Smartphone photography has come a long way, and there is no excuse for bad photographs. I am sure everyone can benefit from some photography fundamentals, learn the basics and never skip them. Sometimes, bad photography is easily blamed on the camera itself, but a little know how can go a long way in turning a failed photograph into a usable and maybe a decent shot.






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Little Drummer Boy

I have recently published an article on Ming Thein's site, covering the Thaipusam 2019 celebration in Batu Caves, Kuala Lumpur. However, there was one favourite shot that I have taken which did not fit into the series of photographs shown in that article. Therefore, I decided to single this shot out and place it here. I saw this little kid beating a paper box like a drum, as he was imitating the real drummers all around the location, setting the beats for the devotees in procession. To me, the sight of the young boy wanting to take part of the larger cultural picture was heart-warming. I could not help but smile to myself as I composed this image. Here is a short video clip of the kid "drumming" away (click here).

Image shot with M.Zuiko 45mm F1.2 PRO lens on OM-D E-M1 Mark II

To me, I find pleasure not in seeking images that would win competitions or are worthy to be published in National Geographic sites, but shooting something more personal in nature. These photographs may not appeal to the larger crowd, but they speak to me and I find shooting want I truly want to be more rewarding.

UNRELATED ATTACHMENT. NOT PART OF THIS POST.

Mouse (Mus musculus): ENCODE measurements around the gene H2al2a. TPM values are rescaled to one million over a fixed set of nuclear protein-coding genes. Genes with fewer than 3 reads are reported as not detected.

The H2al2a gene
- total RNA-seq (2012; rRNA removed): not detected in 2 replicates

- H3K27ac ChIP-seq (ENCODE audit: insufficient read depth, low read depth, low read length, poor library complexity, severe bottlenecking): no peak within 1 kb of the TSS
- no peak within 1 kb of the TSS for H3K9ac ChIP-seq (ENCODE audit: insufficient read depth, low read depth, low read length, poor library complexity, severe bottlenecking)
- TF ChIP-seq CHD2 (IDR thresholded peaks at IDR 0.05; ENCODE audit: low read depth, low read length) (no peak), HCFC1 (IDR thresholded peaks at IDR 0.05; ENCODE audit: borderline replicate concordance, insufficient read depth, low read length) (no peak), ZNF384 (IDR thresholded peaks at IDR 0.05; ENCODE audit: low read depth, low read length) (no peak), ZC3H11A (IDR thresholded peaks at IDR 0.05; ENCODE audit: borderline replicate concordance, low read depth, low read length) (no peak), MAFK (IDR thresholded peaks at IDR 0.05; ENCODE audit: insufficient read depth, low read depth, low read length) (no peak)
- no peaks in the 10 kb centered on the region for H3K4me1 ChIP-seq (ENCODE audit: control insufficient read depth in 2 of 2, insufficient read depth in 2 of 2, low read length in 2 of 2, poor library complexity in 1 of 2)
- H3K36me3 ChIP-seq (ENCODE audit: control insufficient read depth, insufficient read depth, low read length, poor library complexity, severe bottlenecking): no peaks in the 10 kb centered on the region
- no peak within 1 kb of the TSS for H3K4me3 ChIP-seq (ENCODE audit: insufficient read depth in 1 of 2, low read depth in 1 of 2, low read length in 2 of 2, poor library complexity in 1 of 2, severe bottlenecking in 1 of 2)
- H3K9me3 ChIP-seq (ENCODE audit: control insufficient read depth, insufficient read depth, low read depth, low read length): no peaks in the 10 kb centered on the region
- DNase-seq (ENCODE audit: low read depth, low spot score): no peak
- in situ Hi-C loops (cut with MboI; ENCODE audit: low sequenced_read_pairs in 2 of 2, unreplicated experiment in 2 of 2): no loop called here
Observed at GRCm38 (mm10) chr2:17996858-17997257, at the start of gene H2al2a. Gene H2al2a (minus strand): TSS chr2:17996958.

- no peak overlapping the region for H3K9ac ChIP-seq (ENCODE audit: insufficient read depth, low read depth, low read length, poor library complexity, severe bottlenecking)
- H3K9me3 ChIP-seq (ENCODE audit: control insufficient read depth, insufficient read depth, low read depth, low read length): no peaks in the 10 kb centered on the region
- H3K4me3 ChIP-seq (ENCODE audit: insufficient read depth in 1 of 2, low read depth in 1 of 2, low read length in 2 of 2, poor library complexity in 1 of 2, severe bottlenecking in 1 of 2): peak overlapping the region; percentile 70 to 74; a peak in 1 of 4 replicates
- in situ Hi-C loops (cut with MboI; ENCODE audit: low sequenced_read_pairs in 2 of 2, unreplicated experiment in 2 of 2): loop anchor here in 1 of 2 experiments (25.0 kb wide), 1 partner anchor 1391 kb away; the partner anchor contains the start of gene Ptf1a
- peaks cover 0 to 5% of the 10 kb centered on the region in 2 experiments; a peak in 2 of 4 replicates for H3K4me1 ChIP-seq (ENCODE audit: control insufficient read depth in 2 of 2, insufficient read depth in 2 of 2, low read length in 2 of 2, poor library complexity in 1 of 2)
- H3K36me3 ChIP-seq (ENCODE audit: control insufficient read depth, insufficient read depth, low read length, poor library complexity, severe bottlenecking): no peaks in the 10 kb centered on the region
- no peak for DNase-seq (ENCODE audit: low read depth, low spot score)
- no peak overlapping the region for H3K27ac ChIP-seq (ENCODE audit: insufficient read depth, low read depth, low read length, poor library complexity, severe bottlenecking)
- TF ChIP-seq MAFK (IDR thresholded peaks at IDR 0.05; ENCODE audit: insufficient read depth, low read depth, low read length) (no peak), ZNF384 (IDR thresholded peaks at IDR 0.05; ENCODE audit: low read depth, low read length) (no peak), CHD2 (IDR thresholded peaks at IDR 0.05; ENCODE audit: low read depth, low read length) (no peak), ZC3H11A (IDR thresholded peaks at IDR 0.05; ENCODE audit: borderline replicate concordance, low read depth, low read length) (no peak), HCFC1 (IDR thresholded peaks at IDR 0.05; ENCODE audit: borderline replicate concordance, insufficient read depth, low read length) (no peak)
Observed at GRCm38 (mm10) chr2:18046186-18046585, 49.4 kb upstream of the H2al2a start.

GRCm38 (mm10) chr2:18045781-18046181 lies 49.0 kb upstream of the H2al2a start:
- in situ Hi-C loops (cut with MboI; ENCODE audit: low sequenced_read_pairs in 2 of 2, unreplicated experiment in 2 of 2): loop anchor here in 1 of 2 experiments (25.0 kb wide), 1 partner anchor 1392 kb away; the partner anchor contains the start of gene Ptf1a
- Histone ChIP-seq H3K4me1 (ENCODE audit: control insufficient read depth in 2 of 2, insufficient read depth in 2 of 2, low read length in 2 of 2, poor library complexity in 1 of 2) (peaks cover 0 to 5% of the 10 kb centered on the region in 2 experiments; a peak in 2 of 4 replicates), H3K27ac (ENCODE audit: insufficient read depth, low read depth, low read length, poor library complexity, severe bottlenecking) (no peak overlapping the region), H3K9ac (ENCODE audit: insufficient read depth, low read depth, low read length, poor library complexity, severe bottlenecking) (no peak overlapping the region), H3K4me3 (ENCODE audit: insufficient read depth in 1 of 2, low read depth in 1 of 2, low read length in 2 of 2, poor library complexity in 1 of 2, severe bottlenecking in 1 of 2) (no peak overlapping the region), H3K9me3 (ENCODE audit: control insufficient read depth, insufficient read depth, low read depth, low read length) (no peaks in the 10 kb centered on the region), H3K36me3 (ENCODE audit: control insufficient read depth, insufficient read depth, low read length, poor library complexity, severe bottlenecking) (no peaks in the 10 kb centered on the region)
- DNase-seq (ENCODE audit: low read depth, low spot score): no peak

Olympus Malaysia E-M1X Touch & Try Session

Du to the Chinese New Year holidays, everything in Malaysia has been slightly delayed. I used to be able to tell the Olympus consumers who attended our launch events that they were amongst the first in the world to touch and try previous products, eg E-M1, E-M1 Mark II, etc. Nevertheless, the Malaysian team managed to create an unusual event yesterday, taking the participants outdoor to a dirt bike trail in Most Fun Gym. We had two full sessions, one in the morning and another in afternoon, and I was there as a support, doing a short photo-sharing presentation on my experience using the E-M1X, as well as helping out in one of the shooting stations to ensure everyone had a wonderful experience using the new E-M1X. It was an extremely exhausting day for me but it was so much fun seeing everyone enjoying the new camera and getting some really cool shots. It was a hot day being exposed under the sun, but looking at the happy faces after getting that "ah-ha!" shot was well worth all the trouble!

Image by Cindy Quek

As a bonus, I am featuring a video highlight shot by a dear friend, Van Ligutom. I thought it was a fantastic video showing what happened during the E-M1X Touch and Try session!


I hope everyone who attended the event had a great time. For those of you in Malaysia, feel free to follow the events and activities at Olympus Malaysia's official page here.  I hope to see you guys in future events!

RGB & The Bean Hive